Employee Perceptions of Working Conditions and the Desire for Worker Representation in Britain and the US


This paper explores the link between employee perceptions of working conditions and the desire for worker representation in Britain and the US. We find that the distribution of employee perceptions of poor working conditions is similar in Britain and the US; similar factors affect the number of perceived poor working conditions; and the perception of poor working conditions is strongly associated with the desire for union representation. The nature of workplaces, as opposed to employees’ characteristics, is the predominant factor determining employee perceptions of poor working conditions.

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    Farber and Krueger (1992) argued that falling interest in unions contributed to the 1980s decline in density. If desire for unionisation is constant over time, declines in union density should raise the proportion of non-organized workers who want unionism. Since the percentage of non-union workers saying they would vote for a union remained roughly constant over the period they examined they attributed some of the decline to loss of interest in unions. The increase in unfilled demand for unionisation in the 1990s through to 2005 runs against this story.

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    The probability of worker selection is the product of the probability of the workplace being selected and the probability of an employee being selected from within that workplace. The survey includes weights to allow the analyst to run population estimates. This weighting scheme compensates for sample non-response bias in the employee survey (Airey et al. 1999: 91–92). We test the sensitivity of our results to weighting the data.

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    Full details of the factor analyses conducted on all three poor working conditions scales are available from the authors on request.

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    An alternative approach is to use the full information in the distribution of responses on each question so that the additive scale weights responses according to how much of a problem it was. Using a simple scale with 1 to reflect the lowest possible response to poor conditions, 2 to reflect the next level, and so on, we formed a summated rating of these responses and obtained results that parallel those in the paper.

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    We regressed ln (the % reporting number of poor conditions) on the number of poor conditions to fit an exponential distribution and regressed ln (the % reporting number of poor conditions) on ln (the number of poor conditions) to fit a power law. The exponential fits the BWRPS and WRPS better than a power law, whereas the power law fits better for the WERS.

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    The mean values and standard deviation for each independent variable from the three surveys used in the analyses are presented in the data appendix.

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    Union membership is not exogenous with respect to perceptions of poor working conditions, of course. We are not making any claims about the nature of causal linkages between membership status and perceptions of working conditions.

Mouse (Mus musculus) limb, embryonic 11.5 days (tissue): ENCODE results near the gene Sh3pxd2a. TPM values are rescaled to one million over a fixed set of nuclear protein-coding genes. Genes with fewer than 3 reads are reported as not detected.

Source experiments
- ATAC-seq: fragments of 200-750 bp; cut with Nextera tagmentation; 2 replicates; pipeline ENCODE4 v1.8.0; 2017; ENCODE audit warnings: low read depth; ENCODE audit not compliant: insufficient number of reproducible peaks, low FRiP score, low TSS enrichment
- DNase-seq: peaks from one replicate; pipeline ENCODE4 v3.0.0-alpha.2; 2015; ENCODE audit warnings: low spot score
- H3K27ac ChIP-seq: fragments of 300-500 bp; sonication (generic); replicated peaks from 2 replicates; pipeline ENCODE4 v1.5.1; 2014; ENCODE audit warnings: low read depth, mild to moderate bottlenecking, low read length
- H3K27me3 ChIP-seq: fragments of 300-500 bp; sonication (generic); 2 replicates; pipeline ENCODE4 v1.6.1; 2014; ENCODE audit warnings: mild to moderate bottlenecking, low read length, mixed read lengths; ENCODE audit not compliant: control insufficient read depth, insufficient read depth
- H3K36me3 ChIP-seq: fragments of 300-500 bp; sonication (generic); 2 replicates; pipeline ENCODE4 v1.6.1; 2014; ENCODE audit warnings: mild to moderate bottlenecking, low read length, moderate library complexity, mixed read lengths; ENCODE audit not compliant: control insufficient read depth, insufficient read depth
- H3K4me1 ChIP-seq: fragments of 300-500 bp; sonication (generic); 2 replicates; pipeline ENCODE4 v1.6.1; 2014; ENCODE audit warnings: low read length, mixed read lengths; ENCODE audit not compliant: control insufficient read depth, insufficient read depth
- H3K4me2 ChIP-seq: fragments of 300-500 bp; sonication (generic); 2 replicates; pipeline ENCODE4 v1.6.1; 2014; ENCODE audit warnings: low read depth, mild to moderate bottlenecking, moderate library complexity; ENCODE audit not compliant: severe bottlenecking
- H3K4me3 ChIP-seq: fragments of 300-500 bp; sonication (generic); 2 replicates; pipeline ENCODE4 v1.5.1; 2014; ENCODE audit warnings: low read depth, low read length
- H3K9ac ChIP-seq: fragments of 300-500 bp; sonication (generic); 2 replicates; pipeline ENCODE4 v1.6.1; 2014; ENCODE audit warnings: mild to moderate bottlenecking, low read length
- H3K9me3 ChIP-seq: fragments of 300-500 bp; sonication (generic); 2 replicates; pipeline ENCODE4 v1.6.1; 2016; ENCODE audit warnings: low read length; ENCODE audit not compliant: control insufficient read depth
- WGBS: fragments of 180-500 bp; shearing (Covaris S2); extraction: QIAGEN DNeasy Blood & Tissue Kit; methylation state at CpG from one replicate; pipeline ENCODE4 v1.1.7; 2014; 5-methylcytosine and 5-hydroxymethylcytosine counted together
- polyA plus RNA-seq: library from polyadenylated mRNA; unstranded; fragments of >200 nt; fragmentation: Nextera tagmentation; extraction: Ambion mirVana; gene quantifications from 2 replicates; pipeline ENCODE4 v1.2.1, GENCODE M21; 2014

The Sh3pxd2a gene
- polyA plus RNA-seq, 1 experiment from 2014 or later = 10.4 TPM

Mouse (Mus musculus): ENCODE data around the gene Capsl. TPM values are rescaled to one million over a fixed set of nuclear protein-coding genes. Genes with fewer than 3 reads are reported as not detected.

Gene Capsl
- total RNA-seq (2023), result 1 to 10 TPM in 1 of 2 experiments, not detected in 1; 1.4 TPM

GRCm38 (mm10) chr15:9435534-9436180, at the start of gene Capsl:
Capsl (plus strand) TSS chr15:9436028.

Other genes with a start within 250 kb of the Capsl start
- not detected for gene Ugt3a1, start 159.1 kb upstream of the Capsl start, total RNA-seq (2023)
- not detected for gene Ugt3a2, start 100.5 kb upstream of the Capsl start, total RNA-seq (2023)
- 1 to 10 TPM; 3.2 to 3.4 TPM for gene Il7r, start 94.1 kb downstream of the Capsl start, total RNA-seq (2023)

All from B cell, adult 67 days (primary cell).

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    The maximum workplace mean of poor perceived conditions in the data is 10.66 from a possible 13. The mean value for the workplace mean is 3.10.

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    Specialists are designated according to their job title.

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    The model for non-members is perhaps of most interest given unions’ objective of reaching out to new members. The model accounts for roughly one-quarter of the variance in the desire for union representation among non-members. Desire for union representation rises with age initially but then tails off; it is greater among non-white ethnic minorities, those with higher qualifications, and those in lower occupations. It falls with tenure and wages.

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    Full models for Table 4 and the BWRPS analysis are available on request.

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    In these models, available from the authors on request, a simple 9-item count variable containing poor working conditions other than the four dissatisfaction variables, was positive and statistically significant having conditioned on the job dissatisfaction count variable and all the other variables in Table 4. The coefficients and t-stats were 0.025, t = 5.86 for all employees, 0.017, t = 2.41 for members, and 0.29, t = 5.48 for non-members.

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    As in the British case, the number of poor working conditions was significantly positively correlated with voting union conditioning on job dissatisfaction.


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Correspondence to Alex Bryson.

Data Appendix: Employee Perceptions of Poor Working Conditions